Hypothetical Gameplans – Conor McGregor

There has been some talk about McGregor using the inside angle to set up his left hand (that is stepping to the inside of the opponent’s lead foot). Obviously it depends on the context but Manny Pacquiao uses the inside angle extensively to set up those 1-2-up jab-everything else combinations. Each time Pacman cornered Mayweather and stepped in to get off his five punch flurries, Mayweather would pivot out behind the lead shoulder (occasionally accompanied by a left hook) and escape to the other side of the ring. While actively tripping is obviously illegal in boxing, a nice bonus about taking a strong strong outside angle with the lead foot—aside from being harder to pivot away from just because you are a foot or so further across—is that if the opponent attempts to pivot out like this they can wind up stumbling over themselves while still in hitting range.  

While there may be times when the inside angle will work nicely, it seems as though the outside angle might be McGregor’s best friend against Floyd Mayweather when you consider his strengths. When confronted with an outside angle against a southpaw, particularly along the ropes, Mayweather will perform a deep duck to his right side and either run past the elbow or come up into the clinch. For Manny Pacquiao, who was completely clueless about either preventing or breaking the clinch, this was disastrous. For Conor McGregor, a man who has wrestled every day for the last decade, this is where he may be able to make Mayweather suffer.

No single thing that Floyd Mayweather does is unique—in fact for almost every skill or tactic he has shown in his career, he has himself fought and beaten someone else who employs it. When you study how Mayweather deals with opponents ducking down to their open side and moving in to clinch it is almost always the same—he drops a forearm on the back of their neck or wraps over their head, then he drops his weight on them. They are forced to carry his weight in this bent over position and Mayweather milks it for a few seconds, pretending not to hear the referee calling for the break. Other times Mayweather will use the forearm in front of the opponent’s collar bone to line up a good right straight, or pass the opponent under his armpit to accomplish the same.

As discussed in our third video, Mayweather’s most successful opponents—Maidana and Cotto—have been those who have been able to fight out of the clinch and prevent Mayweather from taking breaks or smothering the action when he is uncomfortable. That is partly their knowledge—Manny Pacquiao and Canelo Alvarez were effectively useless as soon as Mayweather’s chest hit theirs—but it is also alarmingly reliant on the referee. Compare a Kenny Bayless break to Miguel Cotto being given time to fight out of the clinch by Tony Weeks, and managing it within moments of Mayweather grabbing him each time.  

Unfortunately the rules of boxing are basically open to interpretation by the referee, and most referees have a pet peeve and then complete blind spots for other fouls. In Mayweather’s first fight with Jose Luis Castillo, Vic Drakulich was one of the few referees to deduct a point from Mayweather for his repeated use of the elbow, and to warn him for his constant pushing. That same referee seemed completely oblivious to other obvious fouls, however, including Castillo quite literally arm dragging Mayweather and throwing straight shots into his back. It was so unbelievable to see the referee fail to even raise an eyebrow that an incredulous Mayweather and Castillo shared a laugh afterwards.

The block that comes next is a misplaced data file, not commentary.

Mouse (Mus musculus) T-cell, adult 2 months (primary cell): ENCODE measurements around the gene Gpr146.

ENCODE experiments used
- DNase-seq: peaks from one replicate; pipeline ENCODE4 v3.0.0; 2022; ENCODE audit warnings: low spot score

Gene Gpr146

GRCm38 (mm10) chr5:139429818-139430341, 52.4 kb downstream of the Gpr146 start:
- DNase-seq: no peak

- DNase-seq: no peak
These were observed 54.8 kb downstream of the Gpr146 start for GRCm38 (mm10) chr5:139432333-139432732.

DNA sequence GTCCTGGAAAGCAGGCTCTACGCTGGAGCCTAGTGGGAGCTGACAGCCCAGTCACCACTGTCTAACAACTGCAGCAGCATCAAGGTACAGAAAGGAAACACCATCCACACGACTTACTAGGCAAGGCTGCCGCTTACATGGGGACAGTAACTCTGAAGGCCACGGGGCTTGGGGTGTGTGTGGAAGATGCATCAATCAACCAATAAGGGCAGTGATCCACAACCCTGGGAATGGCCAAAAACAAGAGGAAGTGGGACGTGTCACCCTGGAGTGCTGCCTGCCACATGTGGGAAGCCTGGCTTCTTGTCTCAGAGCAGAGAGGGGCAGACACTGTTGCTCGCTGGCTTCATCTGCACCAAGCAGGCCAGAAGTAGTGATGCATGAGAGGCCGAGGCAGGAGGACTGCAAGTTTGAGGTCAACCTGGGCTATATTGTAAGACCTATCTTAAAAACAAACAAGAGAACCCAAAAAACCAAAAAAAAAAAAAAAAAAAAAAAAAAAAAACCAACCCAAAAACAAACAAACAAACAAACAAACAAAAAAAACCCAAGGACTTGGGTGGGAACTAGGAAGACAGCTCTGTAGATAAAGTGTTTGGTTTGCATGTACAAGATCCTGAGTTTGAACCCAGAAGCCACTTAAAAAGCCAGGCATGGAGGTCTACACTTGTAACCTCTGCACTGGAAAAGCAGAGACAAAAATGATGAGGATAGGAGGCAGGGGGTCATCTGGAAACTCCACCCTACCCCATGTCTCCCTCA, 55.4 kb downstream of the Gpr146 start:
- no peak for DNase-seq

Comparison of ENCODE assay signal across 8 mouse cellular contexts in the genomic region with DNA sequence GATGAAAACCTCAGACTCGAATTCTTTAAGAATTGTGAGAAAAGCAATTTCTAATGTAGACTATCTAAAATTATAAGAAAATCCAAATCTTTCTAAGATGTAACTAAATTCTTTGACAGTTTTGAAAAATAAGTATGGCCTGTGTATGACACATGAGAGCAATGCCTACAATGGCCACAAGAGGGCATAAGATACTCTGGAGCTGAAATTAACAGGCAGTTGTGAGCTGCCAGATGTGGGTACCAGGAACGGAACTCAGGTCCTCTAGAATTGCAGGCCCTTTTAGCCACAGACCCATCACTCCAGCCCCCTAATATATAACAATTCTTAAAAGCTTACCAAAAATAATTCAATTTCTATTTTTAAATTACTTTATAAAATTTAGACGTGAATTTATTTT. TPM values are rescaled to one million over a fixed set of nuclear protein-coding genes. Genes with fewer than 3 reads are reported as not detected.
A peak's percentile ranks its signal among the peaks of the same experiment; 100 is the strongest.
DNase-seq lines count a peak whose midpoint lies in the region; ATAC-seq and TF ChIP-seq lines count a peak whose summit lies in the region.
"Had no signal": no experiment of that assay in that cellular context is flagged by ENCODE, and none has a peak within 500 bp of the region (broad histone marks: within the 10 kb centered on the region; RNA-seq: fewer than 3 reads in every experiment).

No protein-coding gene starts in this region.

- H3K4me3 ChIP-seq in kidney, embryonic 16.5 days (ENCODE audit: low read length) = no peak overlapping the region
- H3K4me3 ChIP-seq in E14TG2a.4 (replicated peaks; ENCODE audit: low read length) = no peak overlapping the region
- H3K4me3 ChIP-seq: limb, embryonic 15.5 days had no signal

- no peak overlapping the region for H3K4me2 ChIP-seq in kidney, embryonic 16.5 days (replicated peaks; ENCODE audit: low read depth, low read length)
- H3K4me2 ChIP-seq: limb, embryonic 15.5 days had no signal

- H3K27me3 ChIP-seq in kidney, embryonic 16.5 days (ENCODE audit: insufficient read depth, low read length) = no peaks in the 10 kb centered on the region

Mayweather’s desire to clinch and take breaks may give McGregor the chance to either tire him out or foul him relentlessly depending on what he can get away with. Cotto’s head placement prevented Mayweather from getting chest to chest and gave Cotto the chance of a good overhook on Mayweather’s left arm (which almost always shoots in under his man’s armpit). The overhook with the head underneath the opponent’s is a beautiful infighting position—Roberto Duran excelled from this hold.  

Here’s a nice clip of Jeff Fenech lazily showing how to take the overhook and get the head underneath the opponent’s.

The other advantage of a good overhook, as opposed to the overhook a boxer who simply stands there and lets himself be cuddled, is that it can put a good deal of wear and tear on the opponent’s shoulder. Marcos Maidana looked for that classic Mike Tyson armbar at one point against Mayweather.

Barring the arm against the body rarely achieves much, and no one is going to get away with the Jon Jones shoulder crank in a boxing ring, but a fighter only need to jerk his opponent’s elbow inward towards their centreline a little when he is not expecting it to jar the shoulder.

In many ways McGregor would do well to imitate the great Sandy Saddler. When Saddler met Willie Pep, Pep was the slickest thing to ever lace up gloves: a dancing master and a marvellous scientific boxer. Over four fights Saddler fouled and battered Pep to three victories, all inside the distance. In the third fight Pep was forced to retire with a shoulder injury because each time he entered a clinch Saddler jerked him around by the overhook. Saddler was also masterful at throwing short range ‘uppercuts’ that almost always missed and allowed him to cut his man up with the elbow.